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Reader Chris Reaburn introduced me to Prezi, “the zooming presentation editor” in the summer of 2009, and it remains on my list of things to dive into and better understand. Notice, it’ still “on the list,” with little progress toward accomplishing the task.  As a result, when I saw previous guest author Lesley Heizman tweet the other day about doing a Prezi presentation, I immediately asked her if she’d write a Brainzooming guest article to share what she’s found with the application. So thanks Lesley for sharing your expertise!

Prezi is not your mother’s presentation tool. If you want to keep on doing your old boring presentations with the 500 slides that nobody reads and the graphics that you can’t really see and the bullet points of everything you are going to say out loud… then stop reading.  If, however, you want to switch to a cool presentation style that will get people’s attention and focus in on your main ideas instead of falling asleep on you, then Prezi is for you.

The theory behind Prezi isn’t new…people have been talking about good presentation style and how to effectively present for years. It’s the actual execution part that Prezi excels at. By taking away the concept of slides, it changes the way you approach your presentation. What Prezi forces you to do is sit down with your ideas and distill them into the basic foundation of what you want to convey. What I tell people to do is sit down with a piece of paper and “map” out what your presentation would look like…what are your main talking points? What would the groupings of these topics look like? Do you have any media/pictures/documents you might want to share about these topics? This is a good place to start.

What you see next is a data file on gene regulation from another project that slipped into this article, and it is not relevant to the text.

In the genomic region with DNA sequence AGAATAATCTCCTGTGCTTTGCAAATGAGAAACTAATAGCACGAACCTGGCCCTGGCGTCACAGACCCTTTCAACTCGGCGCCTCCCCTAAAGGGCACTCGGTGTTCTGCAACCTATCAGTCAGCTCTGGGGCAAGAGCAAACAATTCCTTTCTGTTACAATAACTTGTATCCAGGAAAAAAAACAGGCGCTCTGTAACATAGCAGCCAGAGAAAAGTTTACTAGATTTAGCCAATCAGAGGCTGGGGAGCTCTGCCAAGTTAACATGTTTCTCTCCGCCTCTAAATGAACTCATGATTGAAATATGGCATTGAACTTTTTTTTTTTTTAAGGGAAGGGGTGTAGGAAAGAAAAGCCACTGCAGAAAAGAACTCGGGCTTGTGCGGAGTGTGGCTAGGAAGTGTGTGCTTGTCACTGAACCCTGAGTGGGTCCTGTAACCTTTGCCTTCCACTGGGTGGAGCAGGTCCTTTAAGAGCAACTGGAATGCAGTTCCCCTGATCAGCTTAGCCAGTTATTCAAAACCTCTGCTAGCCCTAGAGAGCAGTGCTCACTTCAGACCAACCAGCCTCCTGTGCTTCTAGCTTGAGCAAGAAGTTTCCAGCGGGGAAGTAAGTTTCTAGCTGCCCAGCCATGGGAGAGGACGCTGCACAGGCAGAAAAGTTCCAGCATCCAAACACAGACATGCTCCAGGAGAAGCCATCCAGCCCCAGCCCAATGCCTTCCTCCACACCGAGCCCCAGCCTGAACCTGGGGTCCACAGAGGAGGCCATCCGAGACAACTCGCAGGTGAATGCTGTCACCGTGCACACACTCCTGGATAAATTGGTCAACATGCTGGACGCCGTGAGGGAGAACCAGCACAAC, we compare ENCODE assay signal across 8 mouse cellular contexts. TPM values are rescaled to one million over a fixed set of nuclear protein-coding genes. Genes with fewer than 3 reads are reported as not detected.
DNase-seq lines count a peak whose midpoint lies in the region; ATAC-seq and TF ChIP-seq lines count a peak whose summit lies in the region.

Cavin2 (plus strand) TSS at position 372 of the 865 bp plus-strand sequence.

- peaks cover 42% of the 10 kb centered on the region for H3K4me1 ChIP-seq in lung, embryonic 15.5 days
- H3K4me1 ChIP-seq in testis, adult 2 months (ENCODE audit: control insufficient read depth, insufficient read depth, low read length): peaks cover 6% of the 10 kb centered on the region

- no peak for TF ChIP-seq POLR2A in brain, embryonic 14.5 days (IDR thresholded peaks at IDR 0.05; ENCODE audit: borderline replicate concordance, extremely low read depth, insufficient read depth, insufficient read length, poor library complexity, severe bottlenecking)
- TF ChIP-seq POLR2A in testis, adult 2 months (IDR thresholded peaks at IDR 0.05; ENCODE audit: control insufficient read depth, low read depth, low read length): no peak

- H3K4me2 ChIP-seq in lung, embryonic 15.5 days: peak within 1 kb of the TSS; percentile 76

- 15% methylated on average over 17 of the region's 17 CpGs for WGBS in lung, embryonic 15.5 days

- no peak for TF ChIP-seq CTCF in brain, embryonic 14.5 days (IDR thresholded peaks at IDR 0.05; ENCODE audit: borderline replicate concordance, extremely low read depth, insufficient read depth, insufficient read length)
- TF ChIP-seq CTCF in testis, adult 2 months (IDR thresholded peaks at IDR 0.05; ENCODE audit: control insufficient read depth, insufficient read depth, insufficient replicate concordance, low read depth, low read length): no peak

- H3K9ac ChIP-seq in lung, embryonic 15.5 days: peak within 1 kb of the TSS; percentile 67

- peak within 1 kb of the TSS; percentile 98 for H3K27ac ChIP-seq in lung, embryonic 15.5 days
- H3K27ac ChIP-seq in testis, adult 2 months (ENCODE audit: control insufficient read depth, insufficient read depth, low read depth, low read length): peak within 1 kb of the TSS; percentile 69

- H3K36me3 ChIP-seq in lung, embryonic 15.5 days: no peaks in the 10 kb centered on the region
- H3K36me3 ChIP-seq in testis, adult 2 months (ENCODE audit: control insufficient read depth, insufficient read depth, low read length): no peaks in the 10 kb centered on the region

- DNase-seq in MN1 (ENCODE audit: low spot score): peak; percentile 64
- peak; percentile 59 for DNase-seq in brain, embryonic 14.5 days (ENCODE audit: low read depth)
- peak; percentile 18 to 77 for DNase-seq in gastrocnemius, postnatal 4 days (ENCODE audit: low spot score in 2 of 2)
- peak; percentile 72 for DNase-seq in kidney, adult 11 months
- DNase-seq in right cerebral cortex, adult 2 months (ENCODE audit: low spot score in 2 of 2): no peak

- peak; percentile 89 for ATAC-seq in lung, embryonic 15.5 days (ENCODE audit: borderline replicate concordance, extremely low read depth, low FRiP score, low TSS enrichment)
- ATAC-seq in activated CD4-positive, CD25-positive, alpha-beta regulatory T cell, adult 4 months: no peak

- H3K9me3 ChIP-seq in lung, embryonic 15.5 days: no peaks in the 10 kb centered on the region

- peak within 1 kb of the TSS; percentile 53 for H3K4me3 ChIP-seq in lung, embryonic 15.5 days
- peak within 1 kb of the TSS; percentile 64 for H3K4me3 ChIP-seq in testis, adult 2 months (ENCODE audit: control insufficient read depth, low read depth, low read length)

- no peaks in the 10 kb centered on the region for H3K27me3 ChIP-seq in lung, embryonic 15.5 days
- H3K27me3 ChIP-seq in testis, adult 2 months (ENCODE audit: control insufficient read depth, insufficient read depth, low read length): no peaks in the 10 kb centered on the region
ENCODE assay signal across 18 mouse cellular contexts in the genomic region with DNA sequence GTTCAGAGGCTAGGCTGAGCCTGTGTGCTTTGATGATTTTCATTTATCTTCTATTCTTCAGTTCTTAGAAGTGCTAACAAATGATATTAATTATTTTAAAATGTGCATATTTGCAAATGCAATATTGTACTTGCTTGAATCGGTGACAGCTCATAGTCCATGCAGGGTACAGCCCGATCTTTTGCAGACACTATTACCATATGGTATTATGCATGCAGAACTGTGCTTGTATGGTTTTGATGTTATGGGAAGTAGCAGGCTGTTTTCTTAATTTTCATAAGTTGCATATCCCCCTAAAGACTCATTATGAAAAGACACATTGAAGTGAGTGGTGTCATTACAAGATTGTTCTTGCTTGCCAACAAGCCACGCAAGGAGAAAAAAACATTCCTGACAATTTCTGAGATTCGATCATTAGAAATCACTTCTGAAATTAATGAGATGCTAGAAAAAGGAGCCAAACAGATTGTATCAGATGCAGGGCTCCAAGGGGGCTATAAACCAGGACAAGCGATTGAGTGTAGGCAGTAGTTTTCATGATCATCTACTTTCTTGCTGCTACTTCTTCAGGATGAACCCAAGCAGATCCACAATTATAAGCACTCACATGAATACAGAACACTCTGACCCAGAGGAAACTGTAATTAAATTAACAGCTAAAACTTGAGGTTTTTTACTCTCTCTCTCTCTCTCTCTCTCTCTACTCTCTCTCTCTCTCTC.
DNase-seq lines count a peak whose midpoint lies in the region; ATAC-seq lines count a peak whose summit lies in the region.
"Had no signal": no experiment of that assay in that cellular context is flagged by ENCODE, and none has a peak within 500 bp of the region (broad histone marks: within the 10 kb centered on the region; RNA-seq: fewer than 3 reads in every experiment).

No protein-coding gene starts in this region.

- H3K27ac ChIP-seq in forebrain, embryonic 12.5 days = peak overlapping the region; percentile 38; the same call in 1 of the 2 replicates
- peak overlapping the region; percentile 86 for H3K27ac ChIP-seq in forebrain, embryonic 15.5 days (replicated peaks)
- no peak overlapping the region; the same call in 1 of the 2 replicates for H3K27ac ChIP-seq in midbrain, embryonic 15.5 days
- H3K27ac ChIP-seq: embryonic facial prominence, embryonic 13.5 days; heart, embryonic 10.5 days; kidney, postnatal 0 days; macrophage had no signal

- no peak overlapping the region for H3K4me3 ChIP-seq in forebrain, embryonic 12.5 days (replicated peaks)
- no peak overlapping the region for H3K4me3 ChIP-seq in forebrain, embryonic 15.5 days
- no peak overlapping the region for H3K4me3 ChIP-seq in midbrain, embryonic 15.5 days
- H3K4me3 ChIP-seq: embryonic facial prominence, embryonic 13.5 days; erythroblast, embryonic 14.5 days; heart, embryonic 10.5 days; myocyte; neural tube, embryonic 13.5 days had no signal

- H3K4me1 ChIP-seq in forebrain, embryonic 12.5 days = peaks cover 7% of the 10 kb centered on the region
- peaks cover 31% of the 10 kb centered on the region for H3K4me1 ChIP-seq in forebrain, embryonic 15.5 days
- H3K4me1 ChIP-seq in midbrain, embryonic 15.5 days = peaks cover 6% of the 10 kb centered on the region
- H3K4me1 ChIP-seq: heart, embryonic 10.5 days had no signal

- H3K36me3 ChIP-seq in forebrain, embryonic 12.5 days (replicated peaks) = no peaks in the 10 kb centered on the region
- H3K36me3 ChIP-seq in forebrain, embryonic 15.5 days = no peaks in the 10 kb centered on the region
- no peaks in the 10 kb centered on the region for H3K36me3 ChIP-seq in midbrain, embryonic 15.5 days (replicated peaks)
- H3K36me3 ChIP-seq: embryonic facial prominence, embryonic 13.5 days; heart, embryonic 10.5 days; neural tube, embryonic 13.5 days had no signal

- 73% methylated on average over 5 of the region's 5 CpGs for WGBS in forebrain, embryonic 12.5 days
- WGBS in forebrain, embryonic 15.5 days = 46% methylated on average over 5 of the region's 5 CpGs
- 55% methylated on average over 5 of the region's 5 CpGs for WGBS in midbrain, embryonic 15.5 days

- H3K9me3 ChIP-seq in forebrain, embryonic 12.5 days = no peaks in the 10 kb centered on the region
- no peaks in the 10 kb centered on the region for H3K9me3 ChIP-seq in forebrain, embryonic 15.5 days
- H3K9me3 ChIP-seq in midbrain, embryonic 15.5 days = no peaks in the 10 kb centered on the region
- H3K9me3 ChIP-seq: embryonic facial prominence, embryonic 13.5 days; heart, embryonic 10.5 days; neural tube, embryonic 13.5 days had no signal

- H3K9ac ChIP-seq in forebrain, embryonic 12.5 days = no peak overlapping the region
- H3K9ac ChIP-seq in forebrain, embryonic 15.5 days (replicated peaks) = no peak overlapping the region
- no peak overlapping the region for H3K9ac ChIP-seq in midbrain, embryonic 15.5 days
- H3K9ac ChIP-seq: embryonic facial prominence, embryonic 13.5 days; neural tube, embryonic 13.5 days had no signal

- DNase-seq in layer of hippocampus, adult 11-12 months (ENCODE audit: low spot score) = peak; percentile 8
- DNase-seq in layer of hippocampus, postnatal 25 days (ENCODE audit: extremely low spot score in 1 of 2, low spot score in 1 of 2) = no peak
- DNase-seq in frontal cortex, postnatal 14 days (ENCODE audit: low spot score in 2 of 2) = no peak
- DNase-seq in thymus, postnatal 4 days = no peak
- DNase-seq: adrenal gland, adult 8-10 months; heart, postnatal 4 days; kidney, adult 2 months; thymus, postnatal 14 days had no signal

Without boring you with the details of the step-by-step use, you can go online and create a free account on the Prezi home page. Create your Prezi and start throwing in your ideas and text into your Prezi canvas (Hear that people? We are all artists with a blank canvas!!!).  Then re-size the text bigger for main ideas, group like text together, and unite portions with frames. Add any images, sounds, or videos you like.  Make it look pretty with a theme.  Finally, give your ideas a “Path” (your journey through your presentation), so it navigates through the ideas in a way that makes sense.  Prezi is web-based, so you can do it from any computer at any time.  If you’re not sure if the location where you’ll be giving a presentation has web access, they offer a for-purchase version of the tool you can download to work on and give presentations offline as well.

If you need help, there are some great learning tools and videos available on the Prezi site to get you started and see what Prezi is capable of producing. You might also want to check out this great Ted talk where James Geary used Prezi and discusses his thoughts on the tool.

Now, get busy people!  Start developing those fabulous presentations! – Lesley Heizman

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